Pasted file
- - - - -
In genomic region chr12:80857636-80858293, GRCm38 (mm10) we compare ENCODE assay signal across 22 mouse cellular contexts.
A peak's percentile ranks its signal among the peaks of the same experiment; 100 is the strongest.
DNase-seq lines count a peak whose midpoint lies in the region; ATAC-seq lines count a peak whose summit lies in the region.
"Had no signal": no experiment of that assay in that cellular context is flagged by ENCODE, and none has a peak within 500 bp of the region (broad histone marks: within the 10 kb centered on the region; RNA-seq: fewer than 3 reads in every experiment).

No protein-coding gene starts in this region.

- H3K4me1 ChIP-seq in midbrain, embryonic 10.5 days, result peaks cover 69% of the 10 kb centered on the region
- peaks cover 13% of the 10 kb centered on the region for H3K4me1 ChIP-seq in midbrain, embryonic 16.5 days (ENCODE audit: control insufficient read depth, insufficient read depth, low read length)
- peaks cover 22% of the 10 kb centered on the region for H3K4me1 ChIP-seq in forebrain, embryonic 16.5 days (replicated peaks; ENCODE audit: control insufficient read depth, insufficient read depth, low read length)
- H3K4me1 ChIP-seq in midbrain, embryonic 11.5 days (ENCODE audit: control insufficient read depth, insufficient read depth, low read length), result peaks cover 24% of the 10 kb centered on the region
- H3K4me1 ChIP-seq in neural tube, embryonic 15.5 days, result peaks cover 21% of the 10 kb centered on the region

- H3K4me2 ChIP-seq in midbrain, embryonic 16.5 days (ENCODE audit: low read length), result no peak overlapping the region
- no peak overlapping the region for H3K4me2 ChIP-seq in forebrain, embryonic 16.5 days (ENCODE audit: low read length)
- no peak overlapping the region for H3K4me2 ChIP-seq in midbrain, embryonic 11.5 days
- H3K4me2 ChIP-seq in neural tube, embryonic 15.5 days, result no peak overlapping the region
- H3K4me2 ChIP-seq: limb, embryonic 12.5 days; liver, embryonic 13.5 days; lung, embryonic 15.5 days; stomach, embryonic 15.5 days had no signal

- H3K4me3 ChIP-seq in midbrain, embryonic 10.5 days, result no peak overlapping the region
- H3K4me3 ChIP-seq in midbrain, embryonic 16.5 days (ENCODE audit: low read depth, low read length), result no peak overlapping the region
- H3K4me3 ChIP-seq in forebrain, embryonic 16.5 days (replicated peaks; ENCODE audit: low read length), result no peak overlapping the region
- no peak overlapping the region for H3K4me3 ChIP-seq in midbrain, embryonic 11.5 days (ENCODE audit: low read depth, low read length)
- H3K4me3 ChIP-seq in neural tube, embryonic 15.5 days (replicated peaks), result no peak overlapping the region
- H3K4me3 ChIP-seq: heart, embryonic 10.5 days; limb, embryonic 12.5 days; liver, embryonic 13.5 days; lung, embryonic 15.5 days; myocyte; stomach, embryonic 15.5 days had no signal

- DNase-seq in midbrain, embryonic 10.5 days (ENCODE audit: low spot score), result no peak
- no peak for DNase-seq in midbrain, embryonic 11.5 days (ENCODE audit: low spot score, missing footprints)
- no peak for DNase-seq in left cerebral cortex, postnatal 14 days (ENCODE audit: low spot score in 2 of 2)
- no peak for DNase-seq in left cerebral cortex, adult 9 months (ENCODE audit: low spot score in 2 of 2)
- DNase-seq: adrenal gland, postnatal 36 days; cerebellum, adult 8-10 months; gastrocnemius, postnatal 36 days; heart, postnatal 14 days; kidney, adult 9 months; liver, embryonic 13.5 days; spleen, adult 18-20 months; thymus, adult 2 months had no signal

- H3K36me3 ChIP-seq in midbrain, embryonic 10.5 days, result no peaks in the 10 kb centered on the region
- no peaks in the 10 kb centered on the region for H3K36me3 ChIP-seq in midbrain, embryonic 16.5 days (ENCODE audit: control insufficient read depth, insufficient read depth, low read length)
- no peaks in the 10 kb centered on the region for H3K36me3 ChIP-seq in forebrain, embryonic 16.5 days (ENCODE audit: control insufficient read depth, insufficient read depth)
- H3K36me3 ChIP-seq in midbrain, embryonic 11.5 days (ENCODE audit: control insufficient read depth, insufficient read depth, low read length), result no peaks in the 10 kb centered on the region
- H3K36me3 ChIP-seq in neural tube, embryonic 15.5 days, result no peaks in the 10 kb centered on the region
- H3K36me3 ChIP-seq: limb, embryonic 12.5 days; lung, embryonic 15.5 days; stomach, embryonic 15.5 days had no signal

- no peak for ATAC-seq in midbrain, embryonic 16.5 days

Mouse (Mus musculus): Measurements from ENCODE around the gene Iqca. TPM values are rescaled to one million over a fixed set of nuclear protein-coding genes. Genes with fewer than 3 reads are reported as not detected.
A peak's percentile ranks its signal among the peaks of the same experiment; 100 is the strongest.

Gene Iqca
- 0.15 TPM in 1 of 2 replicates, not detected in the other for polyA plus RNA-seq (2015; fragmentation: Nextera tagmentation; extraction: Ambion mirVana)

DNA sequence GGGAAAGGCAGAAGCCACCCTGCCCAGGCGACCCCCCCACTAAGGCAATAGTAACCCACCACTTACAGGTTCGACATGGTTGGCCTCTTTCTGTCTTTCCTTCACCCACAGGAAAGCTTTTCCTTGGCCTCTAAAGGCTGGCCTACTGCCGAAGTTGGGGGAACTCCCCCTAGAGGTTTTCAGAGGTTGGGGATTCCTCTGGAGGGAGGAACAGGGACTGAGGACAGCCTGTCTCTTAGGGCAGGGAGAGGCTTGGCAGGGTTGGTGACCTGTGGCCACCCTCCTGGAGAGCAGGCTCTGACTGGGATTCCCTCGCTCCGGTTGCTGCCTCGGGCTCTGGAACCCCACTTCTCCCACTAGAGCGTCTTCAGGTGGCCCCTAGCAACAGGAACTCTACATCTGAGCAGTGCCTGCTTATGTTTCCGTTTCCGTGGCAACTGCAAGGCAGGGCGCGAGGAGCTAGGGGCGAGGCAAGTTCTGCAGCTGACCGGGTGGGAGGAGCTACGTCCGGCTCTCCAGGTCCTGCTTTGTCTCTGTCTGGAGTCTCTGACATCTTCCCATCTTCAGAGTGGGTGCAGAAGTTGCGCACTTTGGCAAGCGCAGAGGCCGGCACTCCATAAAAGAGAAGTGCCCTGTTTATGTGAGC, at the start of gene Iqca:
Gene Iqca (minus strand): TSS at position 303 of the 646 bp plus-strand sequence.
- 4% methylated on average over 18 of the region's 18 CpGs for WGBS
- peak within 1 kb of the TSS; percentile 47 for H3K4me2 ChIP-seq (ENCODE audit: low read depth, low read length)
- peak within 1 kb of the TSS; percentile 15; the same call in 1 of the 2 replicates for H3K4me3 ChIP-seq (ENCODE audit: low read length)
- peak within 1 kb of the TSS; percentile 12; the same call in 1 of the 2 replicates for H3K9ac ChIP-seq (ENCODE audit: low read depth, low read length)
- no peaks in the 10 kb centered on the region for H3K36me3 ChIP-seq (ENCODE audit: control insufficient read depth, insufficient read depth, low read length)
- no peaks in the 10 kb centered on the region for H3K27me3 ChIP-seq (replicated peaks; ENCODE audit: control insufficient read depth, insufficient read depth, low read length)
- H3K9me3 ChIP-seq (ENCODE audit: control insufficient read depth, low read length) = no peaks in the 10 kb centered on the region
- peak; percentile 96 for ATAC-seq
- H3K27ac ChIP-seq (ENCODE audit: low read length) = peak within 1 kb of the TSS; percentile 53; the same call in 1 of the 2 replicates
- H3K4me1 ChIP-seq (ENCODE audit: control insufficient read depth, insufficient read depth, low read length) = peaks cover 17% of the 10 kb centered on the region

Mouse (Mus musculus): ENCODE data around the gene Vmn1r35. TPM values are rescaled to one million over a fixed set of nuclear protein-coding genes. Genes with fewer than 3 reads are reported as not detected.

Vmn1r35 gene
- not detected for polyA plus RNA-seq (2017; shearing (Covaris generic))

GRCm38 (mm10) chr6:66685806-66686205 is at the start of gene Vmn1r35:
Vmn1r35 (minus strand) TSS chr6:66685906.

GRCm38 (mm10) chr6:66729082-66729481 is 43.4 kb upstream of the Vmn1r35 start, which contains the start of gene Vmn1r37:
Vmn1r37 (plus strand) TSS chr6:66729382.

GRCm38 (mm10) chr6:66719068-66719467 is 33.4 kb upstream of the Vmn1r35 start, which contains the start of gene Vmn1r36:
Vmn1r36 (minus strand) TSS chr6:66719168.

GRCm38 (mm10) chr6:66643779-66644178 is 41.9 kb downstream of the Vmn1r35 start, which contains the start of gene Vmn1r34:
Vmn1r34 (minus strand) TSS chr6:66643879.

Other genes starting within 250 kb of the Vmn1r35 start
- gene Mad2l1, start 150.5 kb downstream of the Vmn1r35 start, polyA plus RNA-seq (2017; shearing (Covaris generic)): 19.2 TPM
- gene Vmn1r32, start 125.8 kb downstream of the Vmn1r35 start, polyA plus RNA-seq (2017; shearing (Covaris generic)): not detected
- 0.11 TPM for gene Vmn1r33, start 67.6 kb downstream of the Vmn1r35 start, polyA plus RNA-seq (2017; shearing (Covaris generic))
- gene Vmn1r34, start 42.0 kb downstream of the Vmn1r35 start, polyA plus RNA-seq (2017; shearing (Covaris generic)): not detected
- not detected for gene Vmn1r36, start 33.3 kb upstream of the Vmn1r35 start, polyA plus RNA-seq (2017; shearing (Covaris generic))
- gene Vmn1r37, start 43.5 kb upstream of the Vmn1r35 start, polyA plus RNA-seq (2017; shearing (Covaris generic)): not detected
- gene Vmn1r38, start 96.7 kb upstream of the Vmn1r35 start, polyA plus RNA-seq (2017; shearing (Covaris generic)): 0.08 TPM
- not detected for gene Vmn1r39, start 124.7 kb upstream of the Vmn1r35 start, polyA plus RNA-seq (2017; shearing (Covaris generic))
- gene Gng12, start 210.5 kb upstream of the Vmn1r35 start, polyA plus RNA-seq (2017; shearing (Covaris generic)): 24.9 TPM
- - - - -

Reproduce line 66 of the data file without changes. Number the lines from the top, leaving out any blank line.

- not detected for gene Vmn1r36, start 33.3 kb upstream of the Vmn1r35 start, polyA plus RNA-seq (2017; shearing (Covaris generic))